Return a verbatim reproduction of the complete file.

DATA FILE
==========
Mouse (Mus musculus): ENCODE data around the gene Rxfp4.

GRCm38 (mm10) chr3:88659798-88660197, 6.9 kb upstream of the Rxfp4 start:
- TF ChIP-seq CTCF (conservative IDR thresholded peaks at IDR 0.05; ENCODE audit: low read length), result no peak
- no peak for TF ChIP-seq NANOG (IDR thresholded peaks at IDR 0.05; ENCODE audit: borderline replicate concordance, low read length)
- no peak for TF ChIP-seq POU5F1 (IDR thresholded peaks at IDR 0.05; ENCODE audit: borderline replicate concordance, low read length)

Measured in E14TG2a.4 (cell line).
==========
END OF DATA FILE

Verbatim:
Mouse (Mus musculus): ENCODE data around the gene Rxfp4.

GRCm38 (mm10) chr3:88659798-88660197, 6.9 kb upstream of the Rxfp4 start:
- TF ChIP-seq CTCF (conservative IDR thresholded peaks at IDR 0.05; ENCODE audit: low read length), result no peak
- no peak for TF ChIP-seq NANOG (IDR thresholded peaks at IDR 0.05; ENCODE audit: borderline replicate concordance, low read length)
- no peak for TF ChIP-seq POU5F1 (IDR thresholded peaks at IDR 0.05; ENCODE audit: borderline replicate concordance, low read length)

Measured in E14TG2a.4 (cell line).